Rise in Obesity Blamed on Less Exercise, Not Food

Rise in Obesity Blamed on Less Exercise, Not Food

Keeping a trim figure means balancing both healthy eating habits and consistent exercise. While many believe abs are made in the kitchen, new research has found that calories are not to blame for the increasing rate of obesity in the U.S., but rather a lack of exercise is to blame.

Researchers from the Stanford University School of Medicine found that exercise during leisure time decreased for men and women significantly between the years 1994 and 2010. Furthermore, they linked this decrease to the increase of obesity rates amongst Americans.

Published in the American Journal of Medicine, the study includes data from a National Health and Nutrition Examination Survey that showed the number of women who reported low to no physical activity during leisure time rose from 19.1 percent in 1994 to 51.7 percent in 2010. Similarly, 11.4 percent of men reported low to no physical activity in 1994 and that number rose to 43.5 percent in 2010.

50 percent of working people who participated in the study reported no physical activity.

“These changes have occurred in the context of substantial increases in the proportion of adults reporting no leisure-time physical activity, but in the absence of any significant population-level changes in average daily caloric intake,” said lead investigator Uri Ladabaum, MD, MS, Associate Professor of Medicine, Stanford University School of Medicine in a press release. “At the population level, we found a significant association between the level of leisure-time physical activity, but not daily caloric intake, and the increases in both BMI and waist circumference.”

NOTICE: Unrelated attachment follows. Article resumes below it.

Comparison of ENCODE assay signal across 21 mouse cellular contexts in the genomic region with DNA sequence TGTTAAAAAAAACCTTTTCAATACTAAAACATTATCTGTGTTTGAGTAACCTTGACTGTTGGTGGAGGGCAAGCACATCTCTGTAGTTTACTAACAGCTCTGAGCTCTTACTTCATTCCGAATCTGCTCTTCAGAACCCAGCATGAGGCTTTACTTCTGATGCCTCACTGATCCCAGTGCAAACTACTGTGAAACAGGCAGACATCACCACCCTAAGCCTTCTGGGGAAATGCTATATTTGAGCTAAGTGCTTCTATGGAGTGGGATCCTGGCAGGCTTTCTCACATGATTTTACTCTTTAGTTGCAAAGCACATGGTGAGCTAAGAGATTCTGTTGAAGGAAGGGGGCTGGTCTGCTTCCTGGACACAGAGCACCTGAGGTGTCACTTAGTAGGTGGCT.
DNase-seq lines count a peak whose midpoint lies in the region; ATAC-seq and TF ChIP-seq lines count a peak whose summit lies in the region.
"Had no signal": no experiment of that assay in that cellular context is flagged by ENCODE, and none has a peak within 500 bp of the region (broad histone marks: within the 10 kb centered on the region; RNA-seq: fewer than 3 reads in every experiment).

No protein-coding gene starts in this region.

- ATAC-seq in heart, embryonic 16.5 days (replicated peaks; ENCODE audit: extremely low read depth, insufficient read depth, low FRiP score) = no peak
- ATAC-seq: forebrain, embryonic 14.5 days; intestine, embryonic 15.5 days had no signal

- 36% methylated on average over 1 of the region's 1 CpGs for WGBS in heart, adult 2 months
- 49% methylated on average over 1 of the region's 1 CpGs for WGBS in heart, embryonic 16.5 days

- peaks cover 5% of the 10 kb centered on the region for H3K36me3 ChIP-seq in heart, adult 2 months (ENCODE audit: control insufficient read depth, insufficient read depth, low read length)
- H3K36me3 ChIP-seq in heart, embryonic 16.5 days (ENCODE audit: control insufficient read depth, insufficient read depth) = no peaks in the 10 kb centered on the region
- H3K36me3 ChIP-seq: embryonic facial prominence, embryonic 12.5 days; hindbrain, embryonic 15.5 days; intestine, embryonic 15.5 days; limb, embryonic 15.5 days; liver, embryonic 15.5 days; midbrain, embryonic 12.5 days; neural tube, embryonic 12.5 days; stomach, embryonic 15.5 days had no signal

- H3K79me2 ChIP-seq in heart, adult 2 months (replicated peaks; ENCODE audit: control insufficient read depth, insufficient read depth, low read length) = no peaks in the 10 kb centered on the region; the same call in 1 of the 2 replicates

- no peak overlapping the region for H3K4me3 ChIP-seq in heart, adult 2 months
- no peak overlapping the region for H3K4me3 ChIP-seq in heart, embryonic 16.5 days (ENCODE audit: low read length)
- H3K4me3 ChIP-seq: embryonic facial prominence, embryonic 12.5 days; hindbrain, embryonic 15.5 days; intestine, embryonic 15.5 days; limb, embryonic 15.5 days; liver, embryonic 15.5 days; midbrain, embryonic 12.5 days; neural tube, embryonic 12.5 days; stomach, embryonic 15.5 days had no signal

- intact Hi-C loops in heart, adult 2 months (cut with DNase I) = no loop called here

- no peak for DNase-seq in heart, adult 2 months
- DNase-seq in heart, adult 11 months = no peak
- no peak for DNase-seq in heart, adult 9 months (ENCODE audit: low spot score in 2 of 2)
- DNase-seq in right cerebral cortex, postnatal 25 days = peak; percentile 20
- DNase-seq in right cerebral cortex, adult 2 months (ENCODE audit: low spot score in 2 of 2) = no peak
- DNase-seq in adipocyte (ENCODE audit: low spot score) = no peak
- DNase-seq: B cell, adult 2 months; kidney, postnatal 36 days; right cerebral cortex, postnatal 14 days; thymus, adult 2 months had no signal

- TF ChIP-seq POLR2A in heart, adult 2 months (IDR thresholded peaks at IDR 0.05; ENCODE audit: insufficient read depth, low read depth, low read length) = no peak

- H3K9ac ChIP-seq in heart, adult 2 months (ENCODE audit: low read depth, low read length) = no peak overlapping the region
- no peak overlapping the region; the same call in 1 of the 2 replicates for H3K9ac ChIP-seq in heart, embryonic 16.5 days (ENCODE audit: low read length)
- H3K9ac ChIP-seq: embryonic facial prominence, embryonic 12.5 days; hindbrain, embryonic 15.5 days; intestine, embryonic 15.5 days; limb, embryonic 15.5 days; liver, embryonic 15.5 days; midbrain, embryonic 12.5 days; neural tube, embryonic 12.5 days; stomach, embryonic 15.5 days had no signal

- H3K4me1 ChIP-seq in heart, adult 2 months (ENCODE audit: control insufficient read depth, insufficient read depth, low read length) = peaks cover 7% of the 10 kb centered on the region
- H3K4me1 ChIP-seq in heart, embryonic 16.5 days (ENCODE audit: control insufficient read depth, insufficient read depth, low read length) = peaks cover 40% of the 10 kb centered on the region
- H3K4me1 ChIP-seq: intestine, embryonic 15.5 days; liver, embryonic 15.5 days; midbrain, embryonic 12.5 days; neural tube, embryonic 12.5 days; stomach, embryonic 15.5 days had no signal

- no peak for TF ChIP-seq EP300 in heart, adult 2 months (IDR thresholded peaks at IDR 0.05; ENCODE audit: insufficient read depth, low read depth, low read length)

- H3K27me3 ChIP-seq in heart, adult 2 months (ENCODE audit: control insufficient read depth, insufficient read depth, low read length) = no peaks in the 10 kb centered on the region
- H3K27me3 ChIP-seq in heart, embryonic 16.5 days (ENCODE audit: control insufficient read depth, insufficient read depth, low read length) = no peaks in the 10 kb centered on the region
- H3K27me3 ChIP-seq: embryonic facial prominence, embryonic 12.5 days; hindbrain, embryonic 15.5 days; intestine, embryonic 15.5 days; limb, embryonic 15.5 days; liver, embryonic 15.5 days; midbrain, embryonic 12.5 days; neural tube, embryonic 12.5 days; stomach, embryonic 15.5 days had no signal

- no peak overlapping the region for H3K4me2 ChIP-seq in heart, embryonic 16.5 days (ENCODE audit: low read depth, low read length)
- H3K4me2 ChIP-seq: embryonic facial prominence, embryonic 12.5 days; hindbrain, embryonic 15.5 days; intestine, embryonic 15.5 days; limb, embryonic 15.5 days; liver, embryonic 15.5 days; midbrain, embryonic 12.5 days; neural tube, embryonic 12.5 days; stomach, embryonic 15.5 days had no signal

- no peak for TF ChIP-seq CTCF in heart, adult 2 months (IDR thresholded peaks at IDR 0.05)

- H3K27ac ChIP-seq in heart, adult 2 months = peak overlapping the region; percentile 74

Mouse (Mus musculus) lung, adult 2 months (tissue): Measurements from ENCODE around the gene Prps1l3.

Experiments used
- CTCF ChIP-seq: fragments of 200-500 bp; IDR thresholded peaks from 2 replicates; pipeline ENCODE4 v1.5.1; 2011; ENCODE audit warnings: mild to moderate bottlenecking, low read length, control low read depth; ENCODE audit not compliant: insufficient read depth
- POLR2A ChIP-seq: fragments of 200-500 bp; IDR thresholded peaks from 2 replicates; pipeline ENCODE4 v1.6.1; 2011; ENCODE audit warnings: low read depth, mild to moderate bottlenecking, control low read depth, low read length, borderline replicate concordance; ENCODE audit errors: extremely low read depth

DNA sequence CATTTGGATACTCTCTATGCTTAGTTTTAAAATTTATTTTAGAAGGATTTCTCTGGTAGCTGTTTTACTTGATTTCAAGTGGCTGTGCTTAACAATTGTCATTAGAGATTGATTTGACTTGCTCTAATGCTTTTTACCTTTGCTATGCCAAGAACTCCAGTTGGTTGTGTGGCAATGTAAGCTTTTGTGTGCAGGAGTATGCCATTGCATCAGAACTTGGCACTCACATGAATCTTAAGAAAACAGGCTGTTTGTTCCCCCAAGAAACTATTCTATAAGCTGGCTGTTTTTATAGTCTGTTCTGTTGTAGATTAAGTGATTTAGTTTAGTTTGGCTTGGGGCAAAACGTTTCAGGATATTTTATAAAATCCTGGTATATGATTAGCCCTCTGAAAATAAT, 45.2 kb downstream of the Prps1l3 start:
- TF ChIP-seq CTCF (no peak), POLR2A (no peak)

Researchers did not look at the specifics of diet such as carbohydrate and protein intake, but they did find that Body Mass Index (BMI) rose across all age groups, especially women ages 18 to 39.

Not only did they take into account BMI, they also looked at abdominal obesity, which is said to be a better way to determine health. BMI is found by first converting your height into inches. You will then multiply your weight in pounds by 703, divides by your height in inches squared.

Those with a BMI ranging from 18.5-24.9 are considered to be at a normal weight status. Those ranging from 25-29.9 are considered to be overweight, and 30 plus are categorized as obese. Those under 18.5 are underweight.

However, BMI readings are not that accurate defining healthy weight. It does not take into considering bone mass or muscle mass. Athletes tend to have high muscle mass and this could make them overweight according to their BMI reading, even if they are lean and at a healthy weight for their height and age.

The Department of Health and Human Services recommends that you get at least 150 minutes a week of moderate aerobic activity, and strength train at least twice a week.

During your leisure time, enjoy summer activates that will get you outdoors. Swimming burns about 400 calories an hour for a 150-pound woman and about 496 calories in a 180-pound man. Get a group of family or friends together and play a game of softball that will burn 342 calories an hour in a 150-pound woman and 410 calories in a 180-pound man. Ladies can pair up and play tennis to burn 413 calories in an hour.

For those who have busy schedules working, you can take a brisk walk at night to burn about 350 calories for a 150-pound woman, or 421 calories for a 180-pound man.  If you are a morning person than wake up a little earlier before work for a 30-minute yoga session that can burn about 176 calories for a 150-pound woman and 200 calories for a 180-pound man.

Aim to be overall more active to improve your health and ward off unwanted weight. Yard work and cleaning the house does count of physical activity. Add squats in between chores and finish off with sit-ups and push-ups before hitting the shower.

According to the Centers for Disease Control and Prevention (CDC) more than one third of American adults are obese and approximately 12.5 million children ages two through 19-years-old are obese.